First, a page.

Compare and Contrast of Sylvia Plath and Sharon Olds Essays

911 Words Dec 4th, 2011 4 Pages
Sylvia Plath vs. Sharon Olds

Katherine Waldman

A traditional American household has changed throughout the years to the point where ‘traditional’ isn’t even politically correct to depict anything about a family anymore. But if we look back to the standard traditional household and there was always a father, a mother, and a 2.5 children. The father has always been designated as the head of the household and something that Sylvia Plath and Sharon Olds have in common is just that, that they grew up during a father-dominated time, in a father-dominated family, and this lifestyle is reflective in their poetry as well.
“The Colossus” by Sylvia Plath is about the pain and hardships she experienced with her father’s death. Sylvia’s
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In Plath’s poem she replaced her father, not with a lover or romantic interest but with a Colossus. Shari Jones also says that never bonding with your father could make you feel as if there is a whole in your life which you will be trying to fill your entire life. After reading this it just makes sense that the Colossus is Plath’s coping mechanism and her way of filling that whole created by her father. Colossus is an “oracle, mouthpiece of the dead” through which her father can speak to her, fulfilling the dominant role he has neglected her entire life.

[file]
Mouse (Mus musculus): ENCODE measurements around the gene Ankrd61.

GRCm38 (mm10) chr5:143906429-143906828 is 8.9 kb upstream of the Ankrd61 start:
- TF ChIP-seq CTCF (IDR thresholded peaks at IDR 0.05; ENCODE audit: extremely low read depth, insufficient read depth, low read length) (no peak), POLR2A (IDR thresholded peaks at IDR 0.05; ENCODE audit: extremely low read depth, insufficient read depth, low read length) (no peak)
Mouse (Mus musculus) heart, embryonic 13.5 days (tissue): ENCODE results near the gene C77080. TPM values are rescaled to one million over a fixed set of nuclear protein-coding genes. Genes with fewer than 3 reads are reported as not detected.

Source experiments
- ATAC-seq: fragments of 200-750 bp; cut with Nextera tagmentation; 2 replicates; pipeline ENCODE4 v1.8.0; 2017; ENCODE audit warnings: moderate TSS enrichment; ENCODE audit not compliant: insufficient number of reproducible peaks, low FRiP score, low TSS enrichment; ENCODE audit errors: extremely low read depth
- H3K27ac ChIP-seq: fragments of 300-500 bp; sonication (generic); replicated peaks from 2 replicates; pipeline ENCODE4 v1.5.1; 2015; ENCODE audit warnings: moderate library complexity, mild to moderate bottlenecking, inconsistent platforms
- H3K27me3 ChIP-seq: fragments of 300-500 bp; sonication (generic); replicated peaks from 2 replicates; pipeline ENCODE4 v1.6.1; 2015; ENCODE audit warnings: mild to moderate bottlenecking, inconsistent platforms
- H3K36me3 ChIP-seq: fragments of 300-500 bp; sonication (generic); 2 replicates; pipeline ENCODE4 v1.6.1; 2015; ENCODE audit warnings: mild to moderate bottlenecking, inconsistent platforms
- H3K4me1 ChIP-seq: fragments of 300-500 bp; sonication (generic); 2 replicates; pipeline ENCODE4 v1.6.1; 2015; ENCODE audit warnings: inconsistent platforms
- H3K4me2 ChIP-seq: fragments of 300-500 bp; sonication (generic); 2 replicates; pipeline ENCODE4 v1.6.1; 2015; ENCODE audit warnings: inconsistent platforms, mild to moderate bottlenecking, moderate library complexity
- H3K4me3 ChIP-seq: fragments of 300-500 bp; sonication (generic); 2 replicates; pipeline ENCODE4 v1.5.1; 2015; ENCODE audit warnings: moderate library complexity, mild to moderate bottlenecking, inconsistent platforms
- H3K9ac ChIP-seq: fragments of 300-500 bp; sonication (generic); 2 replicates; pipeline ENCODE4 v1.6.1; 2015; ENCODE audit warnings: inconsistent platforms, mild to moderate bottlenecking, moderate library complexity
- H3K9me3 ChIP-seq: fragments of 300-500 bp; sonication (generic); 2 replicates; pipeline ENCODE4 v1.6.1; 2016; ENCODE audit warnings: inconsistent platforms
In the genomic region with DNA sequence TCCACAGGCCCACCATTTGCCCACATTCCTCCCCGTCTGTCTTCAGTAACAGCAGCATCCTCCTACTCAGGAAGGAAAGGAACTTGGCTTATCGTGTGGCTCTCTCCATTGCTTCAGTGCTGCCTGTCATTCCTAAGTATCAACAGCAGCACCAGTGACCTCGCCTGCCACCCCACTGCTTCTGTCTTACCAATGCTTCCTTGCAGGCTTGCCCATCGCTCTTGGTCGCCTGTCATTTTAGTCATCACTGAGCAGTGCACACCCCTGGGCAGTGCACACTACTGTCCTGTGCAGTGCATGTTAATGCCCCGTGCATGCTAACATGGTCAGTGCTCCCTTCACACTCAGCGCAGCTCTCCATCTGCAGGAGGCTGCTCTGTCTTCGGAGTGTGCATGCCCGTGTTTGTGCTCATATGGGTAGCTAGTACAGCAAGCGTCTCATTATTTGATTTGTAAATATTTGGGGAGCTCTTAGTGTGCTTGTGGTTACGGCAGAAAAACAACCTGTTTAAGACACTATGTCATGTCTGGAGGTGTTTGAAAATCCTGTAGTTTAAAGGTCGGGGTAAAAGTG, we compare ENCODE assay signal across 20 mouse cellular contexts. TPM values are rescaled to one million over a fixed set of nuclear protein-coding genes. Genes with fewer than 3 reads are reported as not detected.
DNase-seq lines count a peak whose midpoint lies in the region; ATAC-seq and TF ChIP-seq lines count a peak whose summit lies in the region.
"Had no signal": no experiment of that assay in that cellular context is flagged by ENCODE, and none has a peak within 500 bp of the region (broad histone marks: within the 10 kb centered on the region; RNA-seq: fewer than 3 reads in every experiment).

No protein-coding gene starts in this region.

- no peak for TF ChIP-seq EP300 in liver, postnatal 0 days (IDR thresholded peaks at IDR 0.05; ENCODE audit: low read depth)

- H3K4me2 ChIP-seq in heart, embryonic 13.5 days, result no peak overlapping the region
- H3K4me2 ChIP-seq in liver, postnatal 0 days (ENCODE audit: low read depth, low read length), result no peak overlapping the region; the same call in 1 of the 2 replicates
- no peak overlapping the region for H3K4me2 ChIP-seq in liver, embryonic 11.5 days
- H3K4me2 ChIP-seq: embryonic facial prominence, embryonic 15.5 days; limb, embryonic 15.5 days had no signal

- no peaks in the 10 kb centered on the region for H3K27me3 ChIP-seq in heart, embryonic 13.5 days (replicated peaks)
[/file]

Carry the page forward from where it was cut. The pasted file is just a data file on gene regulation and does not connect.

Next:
In “Saturn” Olds uses her father to evaluate the male role in society and through this patriarchal structure how a father’s addiction (in her father’s case alcoholism) can have a disturbing effect on a family. The poem begins with her father literally passed out drunk: “He lay on the couch night after night, mouth open…big hand, fallen away from the glass”. The reference to her father being an alcoholic and then the later comparison to Saturn eating his sons is a metaphor for causing a family’s life to “slowly, disappear down the hole of the father’s life”. The cannibalism is also a metaphor for the damaging teaching style that the father used to make sure it was known he was the dominating male in that household, in that family. The father is devouring his son’s source of life, emotionally damaging and weakening him in order to show him what a man was

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